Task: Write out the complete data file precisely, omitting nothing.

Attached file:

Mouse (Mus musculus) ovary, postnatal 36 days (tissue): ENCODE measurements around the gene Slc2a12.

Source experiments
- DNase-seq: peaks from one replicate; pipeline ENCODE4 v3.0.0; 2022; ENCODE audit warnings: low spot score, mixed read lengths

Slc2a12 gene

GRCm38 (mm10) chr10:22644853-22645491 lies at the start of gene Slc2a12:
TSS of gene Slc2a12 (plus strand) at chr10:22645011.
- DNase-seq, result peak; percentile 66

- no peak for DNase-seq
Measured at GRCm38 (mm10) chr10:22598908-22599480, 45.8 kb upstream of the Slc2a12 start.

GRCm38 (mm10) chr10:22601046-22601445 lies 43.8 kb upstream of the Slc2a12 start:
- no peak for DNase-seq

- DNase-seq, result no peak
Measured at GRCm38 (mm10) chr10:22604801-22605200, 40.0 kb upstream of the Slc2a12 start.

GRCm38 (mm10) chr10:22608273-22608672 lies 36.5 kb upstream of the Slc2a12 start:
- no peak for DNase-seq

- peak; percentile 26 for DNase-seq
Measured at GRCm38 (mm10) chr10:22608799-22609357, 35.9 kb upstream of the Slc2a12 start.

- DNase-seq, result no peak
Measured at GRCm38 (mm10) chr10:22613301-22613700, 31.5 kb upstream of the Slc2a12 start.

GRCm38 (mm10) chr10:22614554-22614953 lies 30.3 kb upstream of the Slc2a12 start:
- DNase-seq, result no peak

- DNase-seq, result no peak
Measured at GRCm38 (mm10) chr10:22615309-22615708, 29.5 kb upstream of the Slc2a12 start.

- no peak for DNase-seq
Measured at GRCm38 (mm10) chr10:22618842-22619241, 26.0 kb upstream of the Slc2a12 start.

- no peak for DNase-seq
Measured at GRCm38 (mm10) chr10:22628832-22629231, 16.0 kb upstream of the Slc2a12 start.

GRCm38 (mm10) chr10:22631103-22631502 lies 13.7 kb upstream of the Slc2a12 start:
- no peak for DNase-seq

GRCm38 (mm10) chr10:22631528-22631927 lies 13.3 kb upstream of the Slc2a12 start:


Mouse (Mus musculus) ovary, postnatal 36 days (tissue): ENCODE measurements around the gene Slc2a12.

Source experiments
- DNase-seq: peaks from one replicate; pipeline ENCODE4 v3.0.0; 2022; ENCODE audit warnings: low spot score, mixed read lengths

Slc2a12 gene

GRCm38 (mm10) chr10:22644853-22645491 lies at the start of gene Slc2a12:
TSS of gene Slc2a12 (plus strand) at chr10:22645011.
- DNase-seq, result peak; percentile 66

- no peak for DNase-seq
Measured at GRCm38 (mm10) chr10:22598908-22599480, 45.8 kb upstream of the Slc2a12 start.

GRCm38 (mm10) chr10:22601046-22601445 lies 43.8 kb upstream of the Slc2a12 start:
- no peak for DNase-seq

- DNase-seq, result no peak
Measured at GRCm38 (mm10) chr10:22604801-22605200, 40.0 kb upstream of the Slc2a12 start.

GRCm38 (mm10) chr10:22608273-22608672 lies 36.5 kb upstream of the Slc2a12 start:
- no peak for DNase-seq

- peak; percentile 26 for DNase-seq
Measured at GRCm38 (mm10) chr10:22608799-22609357, 35.9 kb upstream of the Slc2a12 start.

- DNase-seq, result no peak
Measured at GRCm38 (mm10) chr10:22613301-22613700, 31.5 kb upstream of the Slc2a12 start.

GRCm38 (mm10) chr10:22614554-22614953 lies 30.3 kb upstream of the Slc2a12 start:
- DNase-seq, result no peak

- DNase-seq, result no peak
Measured at GRCm38 (mm10) chr10:22615309-22615708, 29.5 kb upstream of the Slc2a12 start.

- no peak for DNase-seq
Measured at GRCm38 (mm10) chr10:22618842-22619241, 26.0 kb upstream of the Slc2a12 start.

- no peak for DNase-seq
Measured at GRCm38 (mm10) chr10:22628832-22629231, 16.0 kb upstream of the Slc2a12 start.

GRCm38 (mm10) chr10:22631103-22631502 lies 13.7 kb upstream of the Slc2a12 start:
- no peak for DNase-seq

GRCm38 (mm10) chr10:22631528-22631927 lies 13.3 kb upstream of the Slc2a12 start: